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06 26, 2013 by The Times-Picayune
Saying he refuses to condemn American young people and future generations to a "planet that is beyond saving," President Barack Obama on Tuesday announced sweeping new measures to reduce greenhouse gas emissions linked to climate change.
Obama, speaking at Georgetown University, said he would use his executive powers to require reductions in carbon dioxide emissions from power plants, and support efforts to help states and local governments reduce flood risks. New flood-risk reduction standards for all federally funded projects will be developed, he said, and incentives will be provided to encourage more alternative energy options.
Louisiana Republicans immediately condemned the plan, saying it would cost the economy millions of jobs and amounted to a war on fossil fuels.
While acknowledging that no single weather event is caused solely by climate change, the president said it's clear "all weather events are affected by a warming climate."
"The potential impacts go beyond rising sea levels," Obama said. "Here at home, 2012 was the warmest year in our history; Midwest farms were parched by the worst drought since the Dust Bowl, and then drenched by the wettest spring on record. Western wildfires scorched an area larger than the state of Maryland. Just last week a heat wave in Alaska shot temperatures to the 90s. We know that the costs of these events can be measured in lost lives and lost livelihoods, lost homes, lost businesses, hundreds of billions of dollars in emergency services and disaster relief."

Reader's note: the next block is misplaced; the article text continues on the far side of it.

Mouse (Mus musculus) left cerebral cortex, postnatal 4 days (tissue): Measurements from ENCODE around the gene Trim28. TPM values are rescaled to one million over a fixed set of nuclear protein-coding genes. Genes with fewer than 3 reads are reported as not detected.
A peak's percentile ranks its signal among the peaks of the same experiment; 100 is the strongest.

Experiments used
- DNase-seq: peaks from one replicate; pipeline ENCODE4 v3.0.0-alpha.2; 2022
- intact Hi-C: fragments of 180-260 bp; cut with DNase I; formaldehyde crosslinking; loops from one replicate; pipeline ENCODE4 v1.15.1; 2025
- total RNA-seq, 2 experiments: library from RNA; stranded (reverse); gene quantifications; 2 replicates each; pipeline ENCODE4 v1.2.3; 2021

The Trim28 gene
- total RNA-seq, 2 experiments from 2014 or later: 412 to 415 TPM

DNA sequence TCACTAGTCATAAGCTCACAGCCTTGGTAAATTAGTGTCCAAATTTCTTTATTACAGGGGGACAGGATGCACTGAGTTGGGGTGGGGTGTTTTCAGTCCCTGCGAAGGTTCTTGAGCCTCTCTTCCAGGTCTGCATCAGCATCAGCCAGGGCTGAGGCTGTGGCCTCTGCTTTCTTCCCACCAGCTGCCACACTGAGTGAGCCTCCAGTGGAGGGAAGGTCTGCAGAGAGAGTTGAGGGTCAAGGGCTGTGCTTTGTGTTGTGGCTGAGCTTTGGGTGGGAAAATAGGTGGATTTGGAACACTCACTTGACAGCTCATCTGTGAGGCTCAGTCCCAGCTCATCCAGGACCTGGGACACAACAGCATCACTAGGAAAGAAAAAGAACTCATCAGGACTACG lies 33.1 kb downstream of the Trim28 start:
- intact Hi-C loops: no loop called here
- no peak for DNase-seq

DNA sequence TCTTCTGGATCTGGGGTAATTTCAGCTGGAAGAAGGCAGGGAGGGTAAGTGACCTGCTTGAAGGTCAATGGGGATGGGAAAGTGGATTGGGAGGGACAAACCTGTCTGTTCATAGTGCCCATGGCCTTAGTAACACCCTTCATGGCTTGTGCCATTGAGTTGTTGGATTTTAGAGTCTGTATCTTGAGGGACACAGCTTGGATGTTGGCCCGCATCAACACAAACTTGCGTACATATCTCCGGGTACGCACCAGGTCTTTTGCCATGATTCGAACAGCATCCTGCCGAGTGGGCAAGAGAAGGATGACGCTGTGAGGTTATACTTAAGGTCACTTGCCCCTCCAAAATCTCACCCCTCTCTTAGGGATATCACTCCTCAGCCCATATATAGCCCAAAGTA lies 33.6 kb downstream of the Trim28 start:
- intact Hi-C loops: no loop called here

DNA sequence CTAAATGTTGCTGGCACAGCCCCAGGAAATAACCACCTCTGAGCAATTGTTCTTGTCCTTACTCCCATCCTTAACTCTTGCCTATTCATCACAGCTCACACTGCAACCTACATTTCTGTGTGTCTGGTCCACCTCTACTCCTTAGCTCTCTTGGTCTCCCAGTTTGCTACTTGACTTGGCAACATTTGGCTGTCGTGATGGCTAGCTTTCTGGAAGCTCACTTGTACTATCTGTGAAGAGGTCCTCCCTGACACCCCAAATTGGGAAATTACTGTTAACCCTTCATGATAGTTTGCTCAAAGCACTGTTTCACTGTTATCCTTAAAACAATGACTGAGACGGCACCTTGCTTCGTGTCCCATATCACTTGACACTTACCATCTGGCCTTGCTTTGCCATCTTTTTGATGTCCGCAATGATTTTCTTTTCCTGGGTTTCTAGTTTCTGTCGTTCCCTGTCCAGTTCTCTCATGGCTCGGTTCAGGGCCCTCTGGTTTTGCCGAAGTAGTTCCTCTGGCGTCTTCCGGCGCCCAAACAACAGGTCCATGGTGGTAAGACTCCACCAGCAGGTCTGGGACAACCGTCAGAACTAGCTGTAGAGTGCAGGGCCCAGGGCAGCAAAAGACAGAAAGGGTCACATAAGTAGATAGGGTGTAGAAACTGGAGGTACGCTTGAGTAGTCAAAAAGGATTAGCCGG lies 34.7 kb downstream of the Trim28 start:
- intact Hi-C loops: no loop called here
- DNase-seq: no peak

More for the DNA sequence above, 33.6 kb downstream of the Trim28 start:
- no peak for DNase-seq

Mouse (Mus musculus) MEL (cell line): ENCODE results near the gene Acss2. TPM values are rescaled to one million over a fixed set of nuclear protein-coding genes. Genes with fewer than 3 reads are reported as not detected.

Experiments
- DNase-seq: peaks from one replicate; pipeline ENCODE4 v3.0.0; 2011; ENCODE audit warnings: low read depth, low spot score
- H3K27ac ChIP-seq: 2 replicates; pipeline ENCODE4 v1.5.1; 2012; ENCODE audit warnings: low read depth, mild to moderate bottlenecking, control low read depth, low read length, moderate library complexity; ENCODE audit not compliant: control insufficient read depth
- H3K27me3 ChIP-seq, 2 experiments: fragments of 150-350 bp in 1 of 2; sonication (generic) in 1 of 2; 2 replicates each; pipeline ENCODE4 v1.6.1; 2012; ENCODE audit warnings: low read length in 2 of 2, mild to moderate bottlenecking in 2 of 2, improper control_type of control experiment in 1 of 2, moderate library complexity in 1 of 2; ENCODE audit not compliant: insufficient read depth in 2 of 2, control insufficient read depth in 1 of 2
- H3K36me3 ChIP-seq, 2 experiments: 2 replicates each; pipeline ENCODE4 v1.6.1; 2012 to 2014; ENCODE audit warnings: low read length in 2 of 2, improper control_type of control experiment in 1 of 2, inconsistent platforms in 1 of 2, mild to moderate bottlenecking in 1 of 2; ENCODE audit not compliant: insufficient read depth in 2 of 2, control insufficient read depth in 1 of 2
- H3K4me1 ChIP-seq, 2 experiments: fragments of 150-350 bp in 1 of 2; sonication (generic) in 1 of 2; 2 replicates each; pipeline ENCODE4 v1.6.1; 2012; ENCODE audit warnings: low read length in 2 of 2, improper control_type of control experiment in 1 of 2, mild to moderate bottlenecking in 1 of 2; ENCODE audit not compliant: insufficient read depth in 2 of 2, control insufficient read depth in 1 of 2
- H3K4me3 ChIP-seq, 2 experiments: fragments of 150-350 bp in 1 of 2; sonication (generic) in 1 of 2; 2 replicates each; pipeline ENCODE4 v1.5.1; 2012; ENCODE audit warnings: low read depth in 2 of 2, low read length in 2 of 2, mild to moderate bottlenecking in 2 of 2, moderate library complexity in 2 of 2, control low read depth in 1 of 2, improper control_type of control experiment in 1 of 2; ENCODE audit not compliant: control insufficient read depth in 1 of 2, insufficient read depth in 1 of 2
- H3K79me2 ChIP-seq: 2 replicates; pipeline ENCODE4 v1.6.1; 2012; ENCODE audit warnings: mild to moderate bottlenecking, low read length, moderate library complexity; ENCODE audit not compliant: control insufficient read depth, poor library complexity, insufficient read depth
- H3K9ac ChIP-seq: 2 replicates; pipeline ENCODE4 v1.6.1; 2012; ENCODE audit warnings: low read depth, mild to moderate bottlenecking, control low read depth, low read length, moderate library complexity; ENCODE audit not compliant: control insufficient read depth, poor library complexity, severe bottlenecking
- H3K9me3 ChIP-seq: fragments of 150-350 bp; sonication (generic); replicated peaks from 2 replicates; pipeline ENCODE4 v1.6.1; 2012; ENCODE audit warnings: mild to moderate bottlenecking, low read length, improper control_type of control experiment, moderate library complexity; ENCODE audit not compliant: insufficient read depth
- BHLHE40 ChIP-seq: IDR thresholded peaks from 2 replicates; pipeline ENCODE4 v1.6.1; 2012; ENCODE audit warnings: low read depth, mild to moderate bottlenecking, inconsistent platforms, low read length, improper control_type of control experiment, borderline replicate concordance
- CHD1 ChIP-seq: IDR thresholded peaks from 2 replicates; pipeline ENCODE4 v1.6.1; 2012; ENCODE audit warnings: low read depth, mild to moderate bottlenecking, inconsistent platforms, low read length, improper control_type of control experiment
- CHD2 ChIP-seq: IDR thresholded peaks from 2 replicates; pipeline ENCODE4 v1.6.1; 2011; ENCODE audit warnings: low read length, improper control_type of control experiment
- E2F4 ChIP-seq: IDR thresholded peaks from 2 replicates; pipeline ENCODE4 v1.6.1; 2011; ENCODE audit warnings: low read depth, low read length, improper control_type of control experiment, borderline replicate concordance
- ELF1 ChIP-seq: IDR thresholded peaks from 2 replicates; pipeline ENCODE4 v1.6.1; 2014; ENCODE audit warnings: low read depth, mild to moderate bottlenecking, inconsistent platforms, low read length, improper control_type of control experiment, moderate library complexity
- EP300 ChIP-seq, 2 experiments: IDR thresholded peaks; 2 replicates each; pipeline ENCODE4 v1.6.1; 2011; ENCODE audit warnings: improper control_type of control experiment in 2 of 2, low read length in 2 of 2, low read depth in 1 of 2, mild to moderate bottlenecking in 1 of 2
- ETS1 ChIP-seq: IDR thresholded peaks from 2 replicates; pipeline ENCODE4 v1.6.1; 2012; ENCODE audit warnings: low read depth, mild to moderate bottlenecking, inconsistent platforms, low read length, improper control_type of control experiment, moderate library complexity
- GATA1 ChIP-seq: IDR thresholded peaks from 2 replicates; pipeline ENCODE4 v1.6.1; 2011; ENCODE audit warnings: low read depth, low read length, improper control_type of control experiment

Sen. David Vitter, R-La., the top Republican on the Senate Environment and Public Works Committee, said the president's new climate change plan comes after Gina McCarthy, the president's nominee to head the Environmental Protection Agency, denied that the agency is working on a plan to reduce greenhouse gas emissions form power plant. The denials, he said, came in response to questions he and other Republicans submitted to her as part of the nomination process.